1. Denmark-China – a mutually beneficial partnership
Denmark’s cooperation with China is based on reciprocity and respect. China and Denmark face a number of global challenges which call for strengthened cooperation of mutual benefit.
Securing welfare and prosperity for the future requires that Denmark succeeds in a globally competitive world and utilises the opportunities that growth and development in Asia offer.
In implementing the strategy, “Denmark in Asia – Opportunities for the Future”, the Danish Government has decided to elaborate an action plan for increased and focused efforts in China.
The action plan for Denmark’s cooperation with China sets out specific initiatives that aim to enhance Denmark’s position in China and contribute to safeguarding and promoting Danish interests in the cooperation with China, including in regard to the major challenges facing China.
The action plan is not a catalogue of all existing Danish cooperation with China, but focuses on areas and efforts that will be assigned special priority in the coming years.
Denmark and China – diplomatic relations
- The first exchange of letters took place in 1674 between Emperor Kangxi and King Christian V.
- The present official diplomatic relations were established in 1950
- The overall Danish diplomatic mission in China is Denmark’s largest Danish overseas presence
||1974: Chairman Mao Zedong meets Prime Minister Poul Hartling|
||1986: China’s leader Deng Xiaoping meets Prime Minister Poul Schlüter |
||2000: President Jiang Zemin meets Prime Minister Poul Nyrup Rasmussen |
||2004: President Hu Jintao meets Prime Minister Anders Fogh Rasmussen |
|Photos: Courtesy of Christopher Bo Bramsen from the book ’Peace and Friendship’.|
1.1 Today’s China
In 2008, China celebrates the 30th anniversary of its decision to open itself to the outside world. During this period, China has successively implemented market-economic reforms within agriculture, industry and trade and has experienced impressive growth with an average of almost 10 per cent annually. This rapid economic development is expected to continue. Today, China ranks number two on the list of the world’s largest economies in terms of purchasing power parity, surpassed only by the USA, and China is predicted to be the world’s largest economy within the next 10-20 years. According to the World Trade Organisation, China was the world’s second largest exporter of goods and third largest importer of goods in 2007. Today, China has the world’s largest currency reserves and is increasingly likely to use this surplus to make investments abroad.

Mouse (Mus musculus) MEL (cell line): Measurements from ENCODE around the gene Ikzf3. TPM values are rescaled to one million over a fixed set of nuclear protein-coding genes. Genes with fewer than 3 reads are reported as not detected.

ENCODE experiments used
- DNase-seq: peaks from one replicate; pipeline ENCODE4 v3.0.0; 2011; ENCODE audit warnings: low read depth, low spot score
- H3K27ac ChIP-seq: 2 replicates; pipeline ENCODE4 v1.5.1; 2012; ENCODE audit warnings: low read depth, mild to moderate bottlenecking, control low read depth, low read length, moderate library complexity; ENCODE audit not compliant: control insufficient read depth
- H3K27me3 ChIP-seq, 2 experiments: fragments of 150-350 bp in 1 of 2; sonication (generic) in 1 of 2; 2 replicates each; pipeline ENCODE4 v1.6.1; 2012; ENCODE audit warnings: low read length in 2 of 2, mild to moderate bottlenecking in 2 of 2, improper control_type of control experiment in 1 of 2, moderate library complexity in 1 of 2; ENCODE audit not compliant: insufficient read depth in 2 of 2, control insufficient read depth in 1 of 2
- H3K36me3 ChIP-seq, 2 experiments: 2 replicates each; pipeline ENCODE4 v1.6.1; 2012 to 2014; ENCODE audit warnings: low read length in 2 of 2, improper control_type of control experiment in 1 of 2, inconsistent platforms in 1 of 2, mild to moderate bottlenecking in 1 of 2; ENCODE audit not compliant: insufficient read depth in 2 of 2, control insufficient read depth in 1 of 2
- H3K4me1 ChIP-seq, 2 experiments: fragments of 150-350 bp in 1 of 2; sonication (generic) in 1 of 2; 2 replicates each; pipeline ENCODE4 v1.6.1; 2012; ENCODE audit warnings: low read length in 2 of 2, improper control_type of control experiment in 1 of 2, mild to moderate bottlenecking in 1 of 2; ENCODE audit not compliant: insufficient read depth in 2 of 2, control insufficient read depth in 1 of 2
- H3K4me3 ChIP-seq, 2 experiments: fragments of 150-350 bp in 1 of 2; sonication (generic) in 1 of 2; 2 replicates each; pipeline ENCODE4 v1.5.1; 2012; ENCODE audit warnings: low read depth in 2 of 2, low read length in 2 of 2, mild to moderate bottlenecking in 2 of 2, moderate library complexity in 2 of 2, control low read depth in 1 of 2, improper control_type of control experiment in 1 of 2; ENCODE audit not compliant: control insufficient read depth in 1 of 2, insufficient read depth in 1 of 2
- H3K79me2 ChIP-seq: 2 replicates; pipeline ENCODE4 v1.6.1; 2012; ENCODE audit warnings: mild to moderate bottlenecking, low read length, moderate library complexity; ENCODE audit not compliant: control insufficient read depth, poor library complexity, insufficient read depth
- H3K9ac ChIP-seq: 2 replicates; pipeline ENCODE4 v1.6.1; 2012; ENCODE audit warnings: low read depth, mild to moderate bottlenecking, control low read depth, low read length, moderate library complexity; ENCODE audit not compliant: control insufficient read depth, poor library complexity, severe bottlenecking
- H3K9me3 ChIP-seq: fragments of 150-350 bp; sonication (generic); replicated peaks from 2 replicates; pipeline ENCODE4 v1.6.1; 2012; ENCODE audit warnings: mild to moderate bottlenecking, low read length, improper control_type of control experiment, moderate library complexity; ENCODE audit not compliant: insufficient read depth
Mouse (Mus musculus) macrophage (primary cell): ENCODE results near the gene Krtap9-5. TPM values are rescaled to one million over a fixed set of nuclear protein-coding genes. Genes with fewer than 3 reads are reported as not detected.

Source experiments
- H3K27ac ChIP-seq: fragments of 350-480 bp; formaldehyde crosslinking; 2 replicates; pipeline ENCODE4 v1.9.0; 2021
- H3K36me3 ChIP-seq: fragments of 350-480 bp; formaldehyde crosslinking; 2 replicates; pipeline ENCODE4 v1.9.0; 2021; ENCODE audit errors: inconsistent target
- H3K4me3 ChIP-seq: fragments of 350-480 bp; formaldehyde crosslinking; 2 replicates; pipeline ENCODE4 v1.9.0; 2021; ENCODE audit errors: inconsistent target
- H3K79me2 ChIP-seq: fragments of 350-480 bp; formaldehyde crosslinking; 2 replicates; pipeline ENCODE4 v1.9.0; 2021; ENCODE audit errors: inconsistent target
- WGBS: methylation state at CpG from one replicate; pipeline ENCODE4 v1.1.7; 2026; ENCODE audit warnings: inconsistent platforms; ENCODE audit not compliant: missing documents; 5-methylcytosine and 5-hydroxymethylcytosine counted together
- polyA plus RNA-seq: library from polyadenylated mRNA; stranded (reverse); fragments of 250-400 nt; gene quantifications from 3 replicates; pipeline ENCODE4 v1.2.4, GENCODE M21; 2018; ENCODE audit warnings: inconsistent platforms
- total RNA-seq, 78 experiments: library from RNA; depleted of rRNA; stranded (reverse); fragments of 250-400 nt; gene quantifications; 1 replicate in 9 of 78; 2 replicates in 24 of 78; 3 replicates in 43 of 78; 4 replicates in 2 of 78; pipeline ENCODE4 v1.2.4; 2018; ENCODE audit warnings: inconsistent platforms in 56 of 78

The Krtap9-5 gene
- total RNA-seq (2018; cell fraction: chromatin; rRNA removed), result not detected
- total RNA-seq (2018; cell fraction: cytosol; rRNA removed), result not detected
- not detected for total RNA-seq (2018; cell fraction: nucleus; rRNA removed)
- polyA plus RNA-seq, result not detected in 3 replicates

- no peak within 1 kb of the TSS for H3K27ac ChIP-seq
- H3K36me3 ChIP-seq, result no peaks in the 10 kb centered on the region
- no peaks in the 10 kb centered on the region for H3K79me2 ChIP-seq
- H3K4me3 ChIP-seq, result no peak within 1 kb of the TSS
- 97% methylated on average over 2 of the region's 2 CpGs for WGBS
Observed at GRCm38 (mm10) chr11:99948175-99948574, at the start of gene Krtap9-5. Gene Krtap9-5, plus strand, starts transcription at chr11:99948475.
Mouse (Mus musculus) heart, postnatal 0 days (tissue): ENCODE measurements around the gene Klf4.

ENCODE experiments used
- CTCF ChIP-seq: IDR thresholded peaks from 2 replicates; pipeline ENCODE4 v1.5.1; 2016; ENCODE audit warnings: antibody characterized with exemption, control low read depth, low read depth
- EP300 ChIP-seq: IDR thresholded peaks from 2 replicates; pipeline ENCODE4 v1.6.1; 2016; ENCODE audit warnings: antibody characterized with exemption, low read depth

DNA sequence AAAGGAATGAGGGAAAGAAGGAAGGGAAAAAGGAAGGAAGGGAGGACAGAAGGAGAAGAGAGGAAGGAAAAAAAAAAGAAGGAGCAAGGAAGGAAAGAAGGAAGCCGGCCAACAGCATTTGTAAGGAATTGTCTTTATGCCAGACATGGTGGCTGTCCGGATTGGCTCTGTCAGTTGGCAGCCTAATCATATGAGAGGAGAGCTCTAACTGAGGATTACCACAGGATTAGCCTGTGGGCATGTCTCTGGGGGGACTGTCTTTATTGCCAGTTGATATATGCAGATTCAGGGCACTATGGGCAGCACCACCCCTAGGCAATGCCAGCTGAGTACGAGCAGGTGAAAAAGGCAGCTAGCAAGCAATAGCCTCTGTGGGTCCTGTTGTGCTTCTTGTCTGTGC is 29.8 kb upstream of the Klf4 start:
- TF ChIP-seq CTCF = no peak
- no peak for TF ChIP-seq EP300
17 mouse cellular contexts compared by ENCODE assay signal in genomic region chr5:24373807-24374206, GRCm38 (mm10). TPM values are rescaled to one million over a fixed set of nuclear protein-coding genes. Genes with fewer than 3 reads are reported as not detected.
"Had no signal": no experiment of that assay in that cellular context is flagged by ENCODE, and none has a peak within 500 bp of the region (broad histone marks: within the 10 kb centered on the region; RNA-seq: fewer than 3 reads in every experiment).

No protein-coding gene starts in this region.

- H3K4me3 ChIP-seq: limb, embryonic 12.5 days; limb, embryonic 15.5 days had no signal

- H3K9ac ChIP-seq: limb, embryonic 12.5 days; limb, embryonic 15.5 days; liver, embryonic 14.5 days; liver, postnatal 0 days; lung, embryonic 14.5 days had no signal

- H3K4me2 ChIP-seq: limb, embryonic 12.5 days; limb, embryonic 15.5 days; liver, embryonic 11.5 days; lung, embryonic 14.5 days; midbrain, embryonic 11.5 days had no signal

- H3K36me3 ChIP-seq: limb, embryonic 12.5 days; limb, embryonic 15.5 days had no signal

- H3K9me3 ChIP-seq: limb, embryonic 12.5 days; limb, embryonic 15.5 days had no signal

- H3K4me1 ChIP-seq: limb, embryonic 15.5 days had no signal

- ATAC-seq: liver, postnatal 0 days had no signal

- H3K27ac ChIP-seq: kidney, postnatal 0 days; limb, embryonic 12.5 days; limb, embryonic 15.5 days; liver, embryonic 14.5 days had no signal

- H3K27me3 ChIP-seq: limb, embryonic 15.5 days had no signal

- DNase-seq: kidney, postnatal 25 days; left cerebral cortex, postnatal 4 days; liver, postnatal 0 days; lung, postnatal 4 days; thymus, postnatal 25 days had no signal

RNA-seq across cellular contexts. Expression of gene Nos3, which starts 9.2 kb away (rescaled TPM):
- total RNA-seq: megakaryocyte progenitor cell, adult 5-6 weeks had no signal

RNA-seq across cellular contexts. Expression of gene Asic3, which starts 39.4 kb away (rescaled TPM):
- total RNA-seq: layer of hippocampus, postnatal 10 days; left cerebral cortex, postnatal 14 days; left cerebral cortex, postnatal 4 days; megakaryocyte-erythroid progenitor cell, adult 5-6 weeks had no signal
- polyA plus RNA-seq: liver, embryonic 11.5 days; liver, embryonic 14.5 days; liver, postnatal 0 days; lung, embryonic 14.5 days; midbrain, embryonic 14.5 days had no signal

The consequences of China’s development have not gone unnoticed around the world, and China’s position in the international community is changing in line with this development. This presents China and the international community, including the EU and Denmark, with new challenges, but also new opportunities.
China on the rise…
- The world’s fourth largest economy in nominal GDP and the second largest in terms of purchasing power parity
- An annual GDP growth of approx. 10%
- Among the world’s largest recipients of foreign direct investment
- The world’s largest currency reserves
- Moving up the global value chain
- Over 250 million Internet users
- 600 million mobile phone subscribers
- Largest number of gold medals at the 2008 Olympic Games
Within foreign policy, China’s rapid economic development in recent years is translating into an assertive, engaged and active foreign policy profile. Stability in China, in the region and internationally is a priority for China, as it provides the best framework conditions for securing continued economic growth and domestic stability. China’s foreign policy approach is also undergoing change. Today, China values multilateral cooperation and engagement considerably higher than before and participates actively in this area – also as an instrument for securing Chinese positions. In connection with the Six-Party Talks on North Korea’s nuclear weapons programme, China has played a constructive role as host and mediator and has contributed to driving the negotiations forward. China’s traditional position of non-intervention, however, continues to be the foreign policy doctrine.
The new foreign policy profile has meant that China faces a dilemma between, on the one hand, international expectations that China must behave as a responsible stakeholder in international conflict situations and take active responsibility, and, on the other hand, the traditional Chinese principle of non-intervention as well as the Chinese wish not to play a dominant role in the international political arena. This presents not only a challenge for China, but also a challenge for the international community, including Denmark.